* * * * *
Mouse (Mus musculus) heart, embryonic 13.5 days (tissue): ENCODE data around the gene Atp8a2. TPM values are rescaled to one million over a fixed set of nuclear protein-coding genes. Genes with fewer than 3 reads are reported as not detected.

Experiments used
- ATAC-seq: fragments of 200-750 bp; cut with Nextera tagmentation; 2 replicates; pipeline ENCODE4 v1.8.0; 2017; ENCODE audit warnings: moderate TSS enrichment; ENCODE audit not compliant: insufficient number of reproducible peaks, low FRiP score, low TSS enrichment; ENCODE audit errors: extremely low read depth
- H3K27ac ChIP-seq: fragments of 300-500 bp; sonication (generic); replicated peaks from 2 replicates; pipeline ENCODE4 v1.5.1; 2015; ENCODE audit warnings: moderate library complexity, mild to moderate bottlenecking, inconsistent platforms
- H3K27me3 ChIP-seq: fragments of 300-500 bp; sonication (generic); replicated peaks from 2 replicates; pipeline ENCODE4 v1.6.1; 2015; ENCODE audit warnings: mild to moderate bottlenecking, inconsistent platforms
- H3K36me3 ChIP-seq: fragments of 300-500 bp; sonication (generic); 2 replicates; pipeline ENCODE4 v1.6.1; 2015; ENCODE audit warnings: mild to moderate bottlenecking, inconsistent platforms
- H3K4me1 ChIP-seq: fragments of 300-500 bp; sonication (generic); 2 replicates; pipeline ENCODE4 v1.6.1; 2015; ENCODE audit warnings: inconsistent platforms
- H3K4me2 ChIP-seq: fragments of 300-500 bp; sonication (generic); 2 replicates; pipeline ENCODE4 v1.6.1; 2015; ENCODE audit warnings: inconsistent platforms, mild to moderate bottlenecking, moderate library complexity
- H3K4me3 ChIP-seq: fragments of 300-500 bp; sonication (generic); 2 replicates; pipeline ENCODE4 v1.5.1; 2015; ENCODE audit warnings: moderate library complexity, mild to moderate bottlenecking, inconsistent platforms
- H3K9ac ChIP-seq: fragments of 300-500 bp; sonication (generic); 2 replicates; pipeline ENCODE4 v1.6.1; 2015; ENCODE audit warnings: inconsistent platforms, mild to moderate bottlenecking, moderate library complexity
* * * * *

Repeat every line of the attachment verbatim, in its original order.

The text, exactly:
Mouse (Mus musculus) heart, embryonic 13.5 days (tissue): ENCODE data around the gene Atp8a2. TPM values are rescaled to one million over a fixed set of nuclear protein-coding genes. Genes with fewer than 3 reads are reported as not detected.

Experiments used
- ATAC-seq: fragments of 200-750 bp; cut with Nextera tagmentation; 2 replicates; pipeline ENCODE4 v1.8.0; 2017; ENCODE audit warnings: moderate TSS enrichment; ENCODE audit not compliant: insufficient number of reproducible peaks, low FRiP score, low TSS enrichment; ENCODE audit errors: extremely low read depth
- H3K27ac ChIP-seq: fragments of 300-500 bp; sonication (generic); replicated peaks from 2 replicates; pipeline ENCODE4 v1.5.1; 2015; ENCODE audit warnings: moderate library complexity, mild to moderate bottlenecking, inconsistent platforms
- H3K27me3 ChIP-seq: fragments of 300-500 bp; sonication (generic); replicated peaks from 2 replicates; pipeline ENCODE4 v1.6.1; 2015; ENCODE audit warnings: mild to moderate bottlenecking, inconsistent platforms
- H3K36me3 ChIP-seq: fragments of 300-500 bp; sonication (generic); 2 replicates; pipeline ENCODE4 v1.6.1; 2015; ENCODE audit warnings: mild to moderate bottlenecking, inconsistent platforms
- H3K4me1 ChIP-seq: fragments of 300-500 bp; sonication (generic); 2 replicates; pipeline ENCODE4 v1.6.1; 2015; ENCODE audit warnings: inconsistent platforms
- H3K4me2 ChIP-seq: fragments of 300-500 bp; sonication (generic); 2 replicates; pipeline ENCODE4 v1.6.1; 2015; ENCODE audit warnings: inconsistent platforms, mild to moderate bottlenecking, moderate library complexity
- H3K4me3 ChIP-seq: fragments of 300-500 bp; sonication (generic); 2 replicates; pipeline ENCODE4 v1.5.1; 2015; ENCODE audit warnings: moderate library complexity, mild to moderate bottlenecking, inconsistent platforms
- H3K9ac ChIP-seq: fragments of 300-500 bp; sonication (generic); 2 replicates; pipeline ENCODE4 v1.6.1; 2015; ENCODE audit warnings: inconsistent platforms, mild to moderate bottlenecking, moderate library complexity